The 28-year-old New Jersey man wanted in connection with a series of blasts that terrorized New York and New Jersey over the last three days was taken into custody Monday after he was shot in a gun battle with police officers.
Ahmad Rahami was shot in the leg and managed to shoot one police officer in the hand and another in the bullet proof vest during the 10:30 a.m. confrontation in Linden, New Jersey, law enforcement sources said.
The injuries sustained by Rahami, who was being treated at a local hospital, and the officers did not appear to be life threatening, officials said.
"When I was at the scene, initially, he was conscious and awake," Capt. James Sarnacki of the Linden Police Department said of the suspect.
The search for Rahami ended after police got a call about a man sleeping in the doorway of a local bar, Sarnacki said.
When police arrived, one of the officers "tried to rouse him," Sarnacki said. "The gentleman on the ground picked up his head, and the officer saw that he had a beard and resembled the wanted person from the poster ... from the bombings."
When the officer ordered Rahami to show his hands, the suspect "pulled out a handgun and fired one shot at the officer, striking him in the abdomen," Sarnacki said. "Fortunately the officer had a bullet-proof vest on."
The Linden cops returned fire, hitting Rahami several times, Sarnacki said.
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- Authorities are working to determine a connection between multiple explosions over the weekend in Seaside, New Jersey, and the Chelsea section of Manhattan.
- Unexploded devices were also discovered blocks from the Chelsea blast and near an Elizabeth, New Jersey, train station.
- FBI agents in Brooklyn stopped "a vehicle of interest" in the investigation of the Manhattan explosion. Five occupants were detained for questioning.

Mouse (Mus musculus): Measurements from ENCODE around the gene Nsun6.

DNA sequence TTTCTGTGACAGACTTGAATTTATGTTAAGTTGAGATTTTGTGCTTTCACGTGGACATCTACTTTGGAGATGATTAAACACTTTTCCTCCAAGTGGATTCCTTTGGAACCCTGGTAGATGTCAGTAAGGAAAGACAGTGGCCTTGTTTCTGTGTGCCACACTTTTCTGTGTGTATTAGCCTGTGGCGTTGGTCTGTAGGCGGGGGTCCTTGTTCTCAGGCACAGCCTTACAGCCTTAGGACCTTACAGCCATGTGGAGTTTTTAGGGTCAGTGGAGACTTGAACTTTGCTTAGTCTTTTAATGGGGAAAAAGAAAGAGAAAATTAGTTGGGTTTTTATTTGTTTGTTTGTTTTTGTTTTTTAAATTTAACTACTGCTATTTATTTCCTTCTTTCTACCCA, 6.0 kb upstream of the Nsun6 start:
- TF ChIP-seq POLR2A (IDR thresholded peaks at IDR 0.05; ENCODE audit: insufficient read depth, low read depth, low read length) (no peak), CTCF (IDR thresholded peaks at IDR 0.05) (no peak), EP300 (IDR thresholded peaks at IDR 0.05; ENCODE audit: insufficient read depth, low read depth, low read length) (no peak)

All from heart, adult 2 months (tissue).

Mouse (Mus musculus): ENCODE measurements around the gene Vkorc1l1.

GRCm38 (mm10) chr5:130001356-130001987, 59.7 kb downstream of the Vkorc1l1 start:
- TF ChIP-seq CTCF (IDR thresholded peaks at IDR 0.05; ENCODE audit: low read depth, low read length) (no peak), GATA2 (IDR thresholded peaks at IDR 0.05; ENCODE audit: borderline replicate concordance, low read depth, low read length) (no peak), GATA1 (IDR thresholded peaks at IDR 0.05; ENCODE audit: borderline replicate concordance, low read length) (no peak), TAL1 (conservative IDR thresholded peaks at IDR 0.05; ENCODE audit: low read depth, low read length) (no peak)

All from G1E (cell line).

A local business owner told NBC News he heard what he thought at first were fireworks.
"But then we took a peek and there were cops firing and the guy went down in front of the building," said the owner, who declined to give his name.
Meanwhile, President Obama reassured a nervous nation that law enforcement was on the case.
"Moments like this, I think it's important to remember what terrorists and violent extremists are trying to do," said Obama. "They are trying to hurt innocent people and create fear in all of us, to disrupt the way we live."
Obama went on to praise New Yorkers and New Jersey residents after their states were once again targeted by terror.
"Folks around here, they don't get scared," he said. "They're tough. they're resilient. They go about their business every single day."
Rahami, who lives in Elizabeth, New Jersey, was identified as a suspect after a fingerprint was found on one of the devices that failed to detonate, a senior law enforcement official told NBC News.
They also found more information that pointed to Rahami on cell phones that were wired to the unexploded bombs, the official said.
"He certainly seemed to do virtually nothing to cover his tracks," the official says.
But the official downplayed any talk of Rahimi being part of a "cell" and said at this point have no idea whether anyone else was involved.
Asked whether the bombings were ISIS-inspired or directed, the official said authorities have no idea: "We're a long way from that."
Still, the FBI warned that Rahami should be considered armed and dangerous. And New York Gov. Andrew Cuomo said officials could not rule out international terrorism.
"Today's information suggests it may be foreign related, but we'll see where it goes," Cuomo said Monday on MSNBC's "Morning Joe."
Rahami is the man seen in surveillance footage taken Saturday night in Manhattan's Chelsea neighborhood, the site of an explosion that injured 29 people, a senior law enforcement official with direct knowledge of the investigation told NBC News.